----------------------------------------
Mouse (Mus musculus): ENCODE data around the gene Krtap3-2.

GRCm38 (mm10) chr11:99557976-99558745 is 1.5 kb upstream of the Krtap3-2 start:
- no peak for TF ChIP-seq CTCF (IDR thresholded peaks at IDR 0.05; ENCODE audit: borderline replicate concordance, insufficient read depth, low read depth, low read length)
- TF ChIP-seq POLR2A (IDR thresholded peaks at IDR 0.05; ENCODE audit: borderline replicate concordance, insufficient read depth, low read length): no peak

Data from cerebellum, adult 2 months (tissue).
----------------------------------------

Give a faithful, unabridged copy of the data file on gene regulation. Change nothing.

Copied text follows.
Mouse (Mus musculus): ENCODE data around the gene Krtap3-2.

GRCm38 (mm10) chr11:99557976-99558745 is 1.5 kb upstream of the Krtap3-2 start:
- no peak for TF ChIP-seq CTCF (IDR thresholded peaks at IDR 0.05; ENCODE audit: borderline replicate concordance, insufficient read depth, low read depth, low read length)
- TF ChIP-seq POLR2A (IDR thresholded peaks at IDR 0.05; ENCODE audit: borderline replicate concordance, insufficient read depth, low read length): no peak

Data from cerebellum, adult 2 months (tissue).